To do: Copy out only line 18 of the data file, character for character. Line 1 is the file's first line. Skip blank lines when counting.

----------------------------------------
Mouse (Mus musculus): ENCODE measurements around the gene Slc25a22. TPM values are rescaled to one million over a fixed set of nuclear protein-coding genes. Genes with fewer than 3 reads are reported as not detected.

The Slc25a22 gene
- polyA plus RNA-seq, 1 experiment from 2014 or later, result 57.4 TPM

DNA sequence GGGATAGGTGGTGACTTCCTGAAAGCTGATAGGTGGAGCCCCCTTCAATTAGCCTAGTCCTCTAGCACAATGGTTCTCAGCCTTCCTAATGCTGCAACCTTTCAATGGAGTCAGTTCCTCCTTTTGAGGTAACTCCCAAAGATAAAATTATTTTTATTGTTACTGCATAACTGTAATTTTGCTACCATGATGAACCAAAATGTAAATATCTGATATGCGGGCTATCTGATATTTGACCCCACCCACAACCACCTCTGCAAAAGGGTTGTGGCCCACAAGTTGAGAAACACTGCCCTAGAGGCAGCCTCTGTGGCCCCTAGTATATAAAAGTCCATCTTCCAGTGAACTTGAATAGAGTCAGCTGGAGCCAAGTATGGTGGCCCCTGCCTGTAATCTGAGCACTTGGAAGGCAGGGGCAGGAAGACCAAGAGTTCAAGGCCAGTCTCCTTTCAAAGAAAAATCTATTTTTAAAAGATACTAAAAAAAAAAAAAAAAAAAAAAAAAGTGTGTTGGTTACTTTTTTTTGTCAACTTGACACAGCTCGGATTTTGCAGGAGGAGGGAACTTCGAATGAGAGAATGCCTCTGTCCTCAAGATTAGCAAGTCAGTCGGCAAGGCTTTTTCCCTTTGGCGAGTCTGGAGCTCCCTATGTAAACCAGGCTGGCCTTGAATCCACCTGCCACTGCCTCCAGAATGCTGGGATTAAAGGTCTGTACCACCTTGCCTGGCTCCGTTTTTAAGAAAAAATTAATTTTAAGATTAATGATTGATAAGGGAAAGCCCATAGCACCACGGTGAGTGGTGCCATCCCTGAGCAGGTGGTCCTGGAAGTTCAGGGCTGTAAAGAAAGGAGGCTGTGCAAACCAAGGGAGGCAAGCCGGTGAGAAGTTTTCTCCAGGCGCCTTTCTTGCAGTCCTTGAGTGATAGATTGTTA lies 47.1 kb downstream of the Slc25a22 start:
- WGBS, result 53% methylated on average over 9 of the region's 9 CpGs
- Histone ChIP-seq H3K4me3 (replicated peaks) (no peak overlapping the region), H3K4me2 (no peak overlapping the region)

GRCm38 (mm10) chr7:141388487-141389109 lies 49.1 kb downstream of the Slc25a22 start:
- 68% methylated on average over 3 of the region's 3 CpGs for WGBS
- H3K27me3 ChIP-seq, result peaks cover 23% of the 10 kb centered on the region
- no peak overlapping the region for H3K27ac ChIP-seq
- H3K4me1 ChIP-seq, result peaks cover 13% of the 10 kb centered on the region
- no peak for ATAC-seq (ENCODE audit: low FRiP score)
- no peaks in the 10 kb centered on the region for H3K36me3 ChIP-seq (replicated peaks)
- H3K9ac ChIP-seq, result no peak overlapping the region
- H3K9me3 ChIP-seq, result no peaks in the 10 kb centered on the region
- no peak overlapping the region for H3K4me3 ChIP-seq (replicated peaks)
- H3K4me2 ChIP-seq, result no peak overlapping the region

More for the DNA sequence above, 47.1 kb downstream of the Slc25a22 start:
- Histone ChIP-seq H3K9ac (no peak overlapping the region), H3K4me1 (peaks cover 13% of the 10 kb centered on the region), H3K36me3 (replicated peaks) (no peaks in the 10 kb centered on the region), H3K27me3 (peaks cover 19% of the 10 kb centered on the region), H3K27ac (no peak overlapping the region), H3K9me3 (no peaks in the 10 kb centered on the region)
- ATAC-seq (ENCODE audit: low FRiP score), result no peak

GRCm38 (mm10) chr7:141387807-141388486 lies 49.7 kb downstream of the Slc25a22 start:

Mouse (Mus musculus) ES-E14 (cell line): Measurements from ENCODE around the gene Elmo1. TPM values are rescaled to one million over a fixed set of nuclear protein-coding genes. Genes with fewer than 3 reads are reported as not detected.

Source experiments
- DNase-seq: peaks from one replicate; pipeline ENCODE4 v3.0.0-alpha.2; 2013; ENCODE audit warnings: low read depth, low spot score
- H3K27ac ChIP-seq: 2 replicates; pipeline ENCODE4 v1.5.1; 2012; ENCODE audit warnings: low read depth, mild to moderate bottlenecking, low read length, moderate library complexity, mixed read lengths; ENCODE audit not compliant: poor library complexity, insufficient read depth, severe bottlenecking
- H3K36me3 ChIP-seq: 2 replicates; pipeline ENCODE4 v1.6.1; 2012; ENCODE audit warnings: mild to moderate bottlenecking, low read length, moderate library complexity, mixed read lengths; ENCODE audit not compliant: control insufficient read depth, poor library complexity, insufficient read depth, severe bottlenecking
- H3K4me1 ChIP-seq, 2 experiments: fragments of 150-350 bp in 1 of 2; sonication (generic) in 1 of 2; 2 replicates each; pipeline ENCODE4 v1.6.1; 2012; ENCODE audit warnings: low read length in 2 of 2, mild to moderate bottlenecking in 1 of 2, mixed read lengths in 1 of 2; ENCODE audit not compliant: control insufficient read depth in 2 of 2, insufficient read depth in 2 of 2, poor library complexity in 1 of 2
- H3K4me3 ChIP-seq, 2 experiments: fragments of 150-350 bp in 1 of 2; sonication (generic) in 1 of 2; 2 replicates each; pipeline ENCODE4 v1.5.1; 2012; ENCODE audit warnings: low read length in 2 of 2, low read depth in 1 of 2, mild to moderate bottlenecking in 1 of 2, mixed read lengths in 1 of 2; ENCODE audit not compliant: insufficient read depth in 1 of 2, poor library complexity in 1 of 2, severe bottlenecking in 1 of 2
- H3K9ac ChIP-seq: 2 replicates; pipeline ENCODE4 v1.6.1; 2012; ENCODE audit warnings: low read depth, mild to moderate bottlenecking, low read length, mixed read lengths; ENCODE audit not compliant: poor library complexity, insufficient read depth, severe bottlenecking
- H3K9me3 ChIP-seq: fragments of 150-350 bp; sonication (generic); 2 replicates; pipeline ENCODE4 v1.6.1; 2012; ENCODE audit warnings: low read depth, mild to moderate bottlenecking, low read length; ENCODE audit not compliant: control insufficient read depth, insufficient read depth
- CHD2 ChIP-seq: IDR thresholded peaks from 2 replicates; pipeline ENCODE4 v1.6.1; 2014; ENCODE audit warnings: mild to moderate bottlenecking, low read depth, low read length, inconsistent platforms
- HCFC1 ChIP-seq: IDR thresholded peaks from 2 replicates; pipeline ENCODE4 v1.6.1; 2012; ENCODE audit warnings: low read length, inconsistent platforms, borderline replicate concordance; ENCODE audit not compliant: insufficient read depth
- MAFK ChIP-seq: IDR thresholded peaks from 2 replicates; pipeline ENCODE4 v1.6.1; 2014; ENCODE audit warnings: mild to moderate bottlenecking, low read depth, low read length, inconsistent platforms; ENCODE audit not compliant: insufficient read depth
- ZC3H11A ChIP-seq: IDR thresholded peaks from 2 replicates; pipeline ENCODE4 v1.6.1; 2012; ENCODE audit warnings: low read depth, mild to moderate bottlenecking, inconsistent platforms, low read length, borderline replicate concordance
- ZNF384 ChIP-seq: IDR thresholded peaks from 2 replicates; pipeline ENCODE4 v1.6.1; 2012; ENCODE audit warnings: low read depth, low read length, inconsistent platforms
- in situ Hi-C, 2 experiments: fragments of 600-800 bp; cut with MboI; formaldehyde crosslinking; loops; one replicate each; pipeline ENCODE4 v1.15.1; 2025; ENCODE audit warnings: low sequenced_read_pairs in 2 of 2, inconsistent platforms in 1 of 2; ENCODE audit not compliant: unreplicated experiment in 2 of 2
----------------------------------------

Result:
More for the DNA sequence above, 47.1 kb downstream of the Slc25a22 start: